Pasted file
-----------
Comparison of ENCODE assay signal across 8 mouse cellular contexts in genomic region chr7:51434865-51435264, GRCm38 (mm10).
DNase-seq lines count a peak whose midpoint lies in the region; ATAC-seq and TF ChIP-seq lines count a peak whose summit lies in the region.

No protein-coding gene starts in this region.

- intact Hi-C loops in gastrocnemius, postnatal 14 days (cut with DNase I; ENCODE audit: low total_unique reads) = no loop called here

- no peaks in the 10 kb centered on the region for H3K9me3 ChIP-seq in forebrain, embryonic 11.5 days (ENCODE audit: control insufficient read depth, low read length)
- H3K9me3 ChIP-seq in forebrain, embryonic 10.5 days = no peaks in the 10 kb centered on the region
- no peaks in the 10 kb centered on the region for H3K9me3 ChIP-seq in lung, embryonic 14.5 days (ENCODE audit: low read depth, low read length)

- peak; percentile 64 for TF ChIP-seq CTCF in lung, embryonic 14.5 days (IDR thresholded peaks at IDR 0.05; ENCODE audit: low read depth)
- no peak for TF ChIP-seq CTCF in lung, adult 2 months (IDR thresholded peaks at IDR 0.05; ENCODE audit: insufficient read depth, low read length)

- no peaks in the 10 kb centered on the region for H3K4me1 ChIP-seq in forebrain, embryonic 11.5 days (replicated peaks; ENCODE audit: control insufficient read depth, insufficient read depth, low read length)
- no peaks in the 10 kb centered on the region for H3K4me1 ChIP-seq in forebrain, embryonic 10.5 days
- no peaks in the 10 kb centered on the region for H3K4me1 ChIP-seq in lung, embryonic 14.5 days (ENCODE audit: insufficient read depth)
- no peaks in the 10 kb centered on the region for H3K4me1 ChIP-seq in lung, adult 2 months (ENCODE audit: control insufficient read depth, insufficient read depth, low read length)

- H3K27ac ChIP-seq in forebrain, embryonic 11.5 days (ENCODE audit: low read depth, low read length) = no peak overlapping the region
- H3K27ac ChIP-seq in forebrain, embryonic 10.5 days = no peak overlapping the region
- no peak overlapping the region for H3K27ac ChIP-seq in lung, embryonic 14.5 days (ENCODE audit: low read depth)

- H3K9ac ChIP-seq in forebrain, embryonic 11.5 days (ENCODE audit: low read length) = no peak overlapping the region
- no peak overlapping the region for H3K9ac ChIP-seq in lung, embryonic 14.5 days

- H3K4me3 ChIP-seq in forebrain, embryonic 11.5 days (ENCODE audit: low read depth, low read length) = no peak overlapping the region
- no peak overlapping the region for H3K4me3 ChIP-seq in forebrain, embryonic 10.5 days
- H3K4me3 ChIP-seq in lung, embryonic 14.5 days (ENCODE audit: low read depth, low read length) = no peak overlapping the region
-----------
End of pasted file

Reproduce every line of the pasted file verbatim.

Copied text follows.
Comparison of ENCODE assay signal across 8 mouse cellular contexts in genomic region chr7:51434865-51435264, GRCm38 (mm10).
DNase-seq lines count a peak whose midpoint lies in the region; ATAC-seq and TF ChIP-seq lines count a peak whose summit lies in the region.

No protein-coding gene starts in this region.

- intact Hi-C loops in gastrocnemius, postnatal 14 days (cut with DNase I; ENCODE audit: low total_unique reads) = no loop called here

- no peaks in the 10 kb centered on the region for H3K9me3 ChIP-seq in forebrain, embryonic 11.5 days (ENCODE audit: control insufficient read depth, low read length)
- H3K9me3 ChIP-seq in forebrain, embryonic 10.5 days = no peaks in the 10 kb centered on the region
- no peaks in the 10 kb centered on the region for H3K9me3 ChIP-seq in lung, embryonic 14.5 days (ENCODE audit: low read depth, low read length)

- peak; percentile 64 for TF ChIP-seq CTCF in lung, embryonic 14.5 days (IDR thresholded peaks at IDR 0.05; ENCODE audit: low read depth)
- no peak for TF ChIP-seq CTCF in lung, adult 2 months (IDR thresholded peaks at IDR 0.05; ENCODE audit: insufficient read depth, low read length)

- no peaks in the 10 kb centered on the region for H3K4me1 ChIP-seq in forebrain, embryonic 11.5 days (replicated peaks; ENCODE audit: control insufficient read depth, insufficient read depth, low read length)
- no peaks in the 10 kb centered on the region for H3K4me1 ChIP-seq in forebrain, embryonic 10.5 days
- no peaks in the 10 kb centered on the region for H3K4me1 ChIP-seq in lung, embryonic 14.5 days (ENCODE audit: insufficient read depth)
- no peaks in the 10 kb centered on the region for H3K4me1 ChIP-seq in lung, adult 2 months (ENCODE audit: control insufficient read depth, insufficient read depth, low read length)

- H3K27ac ChIP-seq in forebrain, embryonic 11.5 days (ENCODE audit: low read depth, low read length) = no peak overlapping the region
- H3K27ac ChIP-seq in forebrain, embryonic 10.5 days = no peak overlapping the region
- no peak overlapping the region for H3K27ac ChIP-seq in lung, embryonic 14.5 days (ENCODE audit: low read depth)

- H3K9ac ChIP-seq in forebrain, embryonic 11.5 days (ENCODE audit: low read length) = no peak overlapping the region
- no peak overlapping the region for H3K9ac ChIP-seq in lung, embryonic 14.5 days

- H3K4me3 ChIP-seq in forebrain, embryonic 11.5 days (ENCODE audit: low read depth, low read length) = no peak overlapping the region
- no peak overlapping the region for H3K4me3 ChIP-seq in forebrain, embryonic 10.5 days
- H3K4me3 ChIP-seq in lung, embryonic 14.5 days (ENCODE audit: low read depth, low read length) = no peak overlapping the region